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When the rescript from the appellate court sets forth the text of the judgment to be entered, the clerk of the lower court shall, upon receipt of the rescript, prepare, sign and enter the judgment which has been ordered. If the rescript orders settlement of the form of the judgment in the lower court, the clerk of the lower court shall sign and enter the judgment after settlement. Notation of a judgment in the lower court docket constitutes entry of the judgment.
(1979) Rule 28 is limited in applicability to civil cases. The existing practice in criminal cases, to be continued under the Rules, is to enter the rescript on the docket rather than to prepare a separate “judgment” as is done in civil cases.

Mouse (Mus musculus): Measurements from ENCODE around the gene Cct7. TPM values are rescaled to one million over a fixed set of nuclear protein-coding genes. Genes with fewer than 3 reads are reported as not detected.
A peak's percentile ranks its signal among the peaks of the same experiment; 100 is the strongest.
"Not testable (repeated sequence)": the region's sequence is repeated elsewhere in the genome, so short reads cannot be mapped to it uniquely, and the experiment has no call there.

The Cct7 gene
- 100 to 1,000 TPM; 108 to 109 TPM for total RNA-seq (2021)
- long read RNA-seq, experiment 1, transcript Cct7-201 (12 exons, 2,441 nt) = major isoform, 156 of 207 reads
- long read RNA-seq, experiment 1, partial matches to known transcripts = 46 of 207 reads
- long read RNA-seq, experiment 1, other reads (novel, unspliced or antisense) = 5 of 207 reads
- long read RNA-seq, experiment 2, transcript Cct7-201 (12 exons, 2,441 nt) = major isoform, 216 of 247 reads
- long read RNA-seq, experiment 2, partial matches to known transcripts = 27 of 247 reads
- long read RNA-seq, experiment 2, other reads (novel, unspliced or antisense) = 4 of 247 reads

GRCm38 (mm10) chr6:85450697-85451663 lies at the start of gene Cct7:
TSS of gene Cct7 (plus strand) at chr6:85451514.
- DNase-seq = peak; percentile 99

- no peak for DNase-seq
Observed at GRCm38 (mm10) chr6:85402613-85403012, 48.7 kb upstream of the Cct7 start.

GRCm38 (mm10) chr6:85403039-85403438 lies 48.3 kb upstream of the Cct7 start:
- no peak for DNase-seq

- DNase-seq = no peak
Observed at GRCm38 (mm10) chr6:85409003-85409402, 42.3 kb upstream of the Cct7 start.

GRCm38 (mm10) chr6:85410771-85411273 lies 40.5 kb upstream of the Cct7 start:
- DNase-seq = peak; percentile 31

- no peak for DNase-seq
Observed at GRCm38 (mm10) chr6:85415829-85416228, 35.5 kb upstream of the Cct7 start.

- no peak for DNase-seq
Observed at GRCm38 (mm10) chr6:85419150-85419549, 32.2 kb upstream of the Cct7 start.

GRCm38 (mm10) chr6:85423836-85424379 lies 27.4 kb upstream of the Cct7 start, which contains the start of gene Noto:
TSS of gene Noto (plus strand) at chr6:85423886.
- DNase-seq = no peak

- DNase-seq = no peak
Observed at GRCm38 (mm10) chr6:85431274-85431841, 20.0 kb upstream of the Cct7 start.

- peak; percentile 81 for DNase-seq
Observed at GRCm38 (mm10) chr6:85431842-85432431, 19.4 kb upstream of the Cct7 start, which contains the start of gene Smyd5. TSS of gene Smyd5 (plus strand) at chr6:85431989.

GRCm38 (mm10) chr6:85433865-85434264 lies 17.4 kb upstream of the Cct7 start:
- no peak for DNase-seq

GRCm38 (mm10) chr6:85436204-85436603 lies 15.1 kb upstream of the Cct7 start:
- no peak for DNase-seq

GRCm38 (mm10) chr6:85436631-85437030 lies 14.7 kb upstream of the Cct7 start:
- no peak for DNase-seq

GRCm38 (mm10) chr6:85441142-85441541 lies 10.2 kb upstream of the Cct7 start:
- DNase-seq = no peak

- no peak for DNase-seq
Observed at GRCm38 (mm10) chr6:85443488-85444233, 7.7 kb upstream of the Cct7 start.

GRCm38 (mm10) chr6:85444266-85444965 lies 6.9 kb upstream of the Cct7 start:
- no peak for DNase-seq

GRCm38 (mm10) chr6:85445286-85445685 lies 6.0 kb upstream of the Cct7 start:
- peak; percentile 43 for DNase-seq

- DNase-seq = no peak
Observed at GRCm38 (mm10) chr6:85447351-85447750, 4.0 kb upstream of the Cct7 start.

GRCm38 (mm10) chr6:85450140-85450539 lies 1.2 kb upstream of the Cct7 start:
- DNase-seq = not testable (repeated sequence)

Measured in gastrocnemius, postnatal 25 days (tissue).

(1973) Appellate Rule 28 prescribes the duties of the lower court clerk upon receipt of the appellate court rescript. It should always be remembered that it is the judgment of the lower court, not the rescript (however much the terms of the rescript may shape the final judgment), which regulates the nature and quantum of any relief obtained. Until that judgment has been made to conform to the rescript, the litigation is not terminated. The rescript may dictate the text of the judgment or it may enjoin the parties to “settle,” i.e., jointly work out a draft of a judgment to be approved by the appellate court before transmission to the lower court clerk for entry.